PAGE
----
The St. Louis Cardinals do not have a catchy slogan like the San Francisco Giants' ubiquitous "Humm-Baby" mantra. They also do not have Jack Clark, permanently affixed to the bench with a torn-up ankle, or an offense with the power to offend anyone.
In the prolonged absence of Clark, the Cardinals relied on solid pitching and another unlikely contributor to beat the Giants, 6-0, and advance to the World Series against the Minnesota Twins, the American League champions, starting Saturday night at Minneapolis.
Danny Cox, who clinched the NL East title for the Cardinals earlier in the month, almost effortlessly shut out the Giants Wednesday night before 55,331 delirious fans at Busch Stadium. All the offensive support he really needed was supplied by little-known utilityman Jose Oquendo, who hit a three-run home run in the second inning off Atlee Hammaker to break the Cardinals' offensive funk.
Since no Cardinal had a dominating playoff series, controversial Giant outfielder Jeffrey Leonard was named the Most Valuable Player. Leonard hit four home runs and tied a playoff record with 10 hits.
"He didn't deserve that," Cardinal shortstop Ozzie Smith said. "They probably just gave it to him because they felt sorry for him because our fans were on him.
"We're a team. Our whole team deserved that award. It says a lot for this ball club that we acheived this without Jack (Clark) with us. These guys (the Giants) didn't respect us. Maybe they will now."
The Twins, surprise pennant winners themselves, probably are having trouble figuring out how the Cardinals did it. Cardinal Manager Whitey Herzog, who had suspended his usual lofty expectations for his club, certainly was.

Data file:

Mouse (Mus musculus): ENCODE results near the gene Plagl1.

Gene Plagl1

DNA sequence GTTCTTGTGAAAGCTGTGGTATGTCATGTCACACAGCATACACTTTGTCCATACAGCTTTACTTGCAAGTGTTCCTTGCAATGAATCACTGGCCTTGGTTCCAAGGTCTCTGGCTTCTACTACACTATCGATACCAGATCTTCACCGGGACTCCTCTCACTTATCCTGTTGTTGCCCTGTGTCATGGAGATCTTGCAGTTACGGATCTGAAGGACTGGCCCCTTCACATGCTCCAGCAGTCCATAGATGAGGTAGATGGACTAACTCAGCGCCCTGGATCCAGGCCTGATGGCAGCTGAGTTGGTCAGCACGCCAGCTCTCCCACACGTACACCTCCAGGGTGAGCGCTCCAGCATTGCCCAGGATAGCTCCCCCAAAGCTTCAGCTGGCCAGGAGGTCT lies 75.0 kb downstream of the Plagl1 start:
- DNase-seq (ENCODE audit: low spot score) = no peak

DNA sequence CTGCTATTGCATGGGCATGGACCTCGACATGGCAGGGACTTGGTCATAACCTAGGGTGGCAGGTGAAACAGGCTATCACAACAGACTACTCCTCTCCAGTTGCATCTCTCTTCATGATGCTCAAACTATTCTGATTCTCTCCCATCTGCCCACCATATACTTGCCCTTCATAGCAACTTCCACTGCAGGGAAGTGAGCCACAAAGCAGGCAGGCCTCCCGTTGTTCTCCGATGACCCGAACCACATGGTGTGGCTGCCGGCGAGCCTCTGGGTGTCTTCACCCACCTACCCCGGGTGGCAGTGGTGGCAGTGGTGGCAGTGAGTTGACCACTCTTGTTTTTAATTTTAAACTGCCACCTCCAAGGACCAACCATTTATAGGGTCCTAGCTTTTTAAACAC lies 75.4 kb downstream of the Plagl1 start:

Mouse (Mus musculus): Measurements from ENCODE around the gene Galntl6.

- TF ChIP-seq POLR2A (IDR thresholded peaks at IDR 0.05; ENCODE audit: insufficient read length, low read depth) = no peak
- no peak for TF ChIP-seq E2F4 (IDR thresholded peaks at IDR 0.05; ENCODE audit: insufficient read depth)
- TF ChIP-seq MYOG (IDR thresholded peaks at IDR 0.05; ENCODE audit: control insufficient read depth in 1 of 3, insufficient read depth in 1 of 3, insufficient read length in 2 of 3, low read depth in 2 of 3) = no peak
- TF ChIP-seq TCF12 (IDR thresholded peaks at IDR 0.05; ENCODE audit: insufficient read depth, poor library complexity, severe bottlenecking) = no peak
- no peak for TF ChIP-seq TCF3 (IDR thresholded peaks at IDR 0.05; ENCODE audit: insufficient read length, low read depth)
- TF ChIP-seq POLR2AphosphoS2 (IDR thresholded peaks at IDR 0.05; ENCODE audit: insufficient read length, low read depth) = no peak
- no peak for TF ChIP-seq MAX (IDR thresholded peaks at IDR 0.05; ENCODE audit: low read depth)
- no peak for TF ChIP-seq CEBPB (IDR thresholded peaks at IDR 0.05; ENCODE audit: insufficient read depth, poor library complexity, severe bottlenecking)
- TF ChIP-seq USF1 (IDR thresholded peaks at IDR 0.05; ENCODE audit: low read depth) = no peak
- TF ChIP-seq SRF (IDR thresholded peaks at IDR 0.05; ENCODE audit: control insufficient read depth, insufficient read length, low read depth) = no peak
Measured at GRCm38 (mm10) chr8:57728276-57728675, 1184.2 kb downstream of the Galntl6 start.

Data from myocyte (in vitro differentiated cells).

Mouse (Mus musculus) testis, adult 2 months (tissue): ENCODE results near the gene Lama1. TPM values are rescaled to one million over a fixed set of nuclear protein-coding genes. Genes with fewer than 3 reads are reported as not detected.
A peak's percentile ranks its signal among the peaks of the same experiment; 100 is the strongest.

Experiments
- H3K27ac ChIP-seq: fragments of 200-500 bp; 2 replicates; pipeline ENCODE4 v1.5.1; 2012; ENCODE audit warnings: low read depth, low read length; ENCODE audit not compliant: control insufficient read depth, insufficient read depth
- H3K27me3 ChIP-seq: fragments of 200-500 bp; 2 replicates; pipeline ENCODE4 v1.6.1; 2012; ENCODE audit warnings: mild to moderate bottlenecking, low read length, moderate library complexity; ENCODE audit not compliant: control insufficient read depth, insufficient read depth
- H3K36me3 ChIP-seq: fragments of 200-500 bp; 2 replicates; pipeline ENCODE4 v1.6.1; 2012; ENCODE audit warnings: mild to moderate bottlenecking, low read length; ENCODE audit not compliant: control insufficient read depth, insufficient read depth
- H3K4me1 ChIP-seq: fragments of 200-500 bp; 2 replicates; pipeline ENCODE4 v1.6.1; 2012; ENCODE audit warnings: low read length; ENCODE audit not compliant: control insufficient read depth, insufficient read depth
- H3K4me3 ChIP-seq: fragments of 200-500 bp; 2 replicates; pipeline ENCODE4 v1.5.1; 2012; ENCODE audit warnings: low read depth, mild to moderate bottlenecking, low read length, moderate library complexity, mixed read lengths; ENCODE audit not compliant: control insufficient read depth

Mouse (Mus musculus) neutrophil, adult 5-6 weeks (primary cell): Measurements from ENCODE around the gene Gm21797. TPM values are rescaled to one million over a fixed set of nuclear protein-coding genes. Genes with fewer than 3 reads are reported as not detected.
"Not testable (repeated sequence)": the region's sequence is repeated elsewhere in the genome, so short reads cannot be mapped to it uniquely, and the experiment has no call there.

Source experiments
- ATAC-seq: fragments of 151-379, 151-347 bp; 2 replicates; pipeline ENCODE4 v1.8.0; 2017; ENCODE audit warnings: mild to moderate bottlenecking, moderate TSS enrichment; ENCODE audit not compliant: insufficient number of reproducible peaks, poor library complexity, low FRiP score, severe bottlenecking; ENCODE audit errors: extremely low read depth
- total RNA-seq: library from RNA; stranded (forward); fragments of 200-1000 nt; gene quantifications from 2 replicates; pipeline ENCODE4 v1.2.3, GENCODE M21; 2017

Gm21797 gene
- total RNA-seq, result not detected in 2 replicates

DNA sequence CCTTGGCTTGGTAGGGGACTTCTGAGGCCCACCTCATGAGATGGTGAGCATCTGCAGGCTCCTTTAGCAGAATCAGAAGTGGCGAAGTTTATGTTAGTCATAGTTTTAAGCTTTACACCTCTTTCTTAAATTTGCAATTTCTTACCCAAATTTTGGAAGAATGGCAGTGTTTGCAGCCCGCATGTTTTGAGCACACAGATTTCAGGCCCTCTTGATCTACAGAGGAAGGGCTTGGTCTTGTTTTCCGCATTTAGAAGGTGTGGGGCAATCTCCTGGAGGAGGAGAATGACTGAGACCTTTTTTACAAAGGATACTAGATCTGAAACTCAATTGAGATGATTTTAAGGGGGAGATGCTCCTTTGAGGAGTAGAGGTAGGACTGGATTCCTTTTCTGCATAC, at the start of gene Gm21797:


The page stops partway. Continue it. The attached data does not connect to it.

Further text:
"I don't know why we're here," Herzog cracked amid a raucus postgame celebration.
Adversity, maybe even more than the Giants, was a worthy opponent for the Cardinals in this series.
They didn't have Clark. Willie McGee was severely hampered the entire series with a sore left wrist and thumb. Terry Pendleton had a sprained ankle and suffered a pulled muscle in his left side Wednesday night. Until Game 7, neither Vince Coleman nor Smith had stolen a base.
But the Cardinals had plenty of gumption and heart, one thing Smith accused Leonard of lacking after the Giant outfielder slid hard into second base in the fourth inning.
"Leonard just took a cheap shot at me," Smith said. "He's a cheap-shot artist. Yeah, I yelled at him. I told him that it was a terrible thing he did. I know he had to be frustrated by losing, but it was a cheap shot."
Said Leonard: "I guess (Smith) was mad at me because I touched him."
Frustration must have tugged at more Giant players than just Leonard.
The Cardinals, having come home Monday, trailing the Giants, 3 games to 2, pulled off a startling reversal with effective pitching, solid defense and the contributions of stand-ins who all may wind up with book deals before the end of the month.
A previously potent San Francisco attack did not produce a run in the final 22 innings of the series, Cox's eight-hit shutout accounting for the final nine innings Wednesday.
Prosperity must not sit well with the Giants, two years removed from a 100-loss season. They needed to win only one game to advance to the World Series for the first time since 1962, but they couldn't even scrounge up a run.
With the notable exception of Leonard, who had three hits in the final two games, the Giants left their bats in San Francisco.
"I wouldn't believe we'd come in here and not score any runs," Giant Manager Roger Craig said. "But you've got to give them credit for good pitching."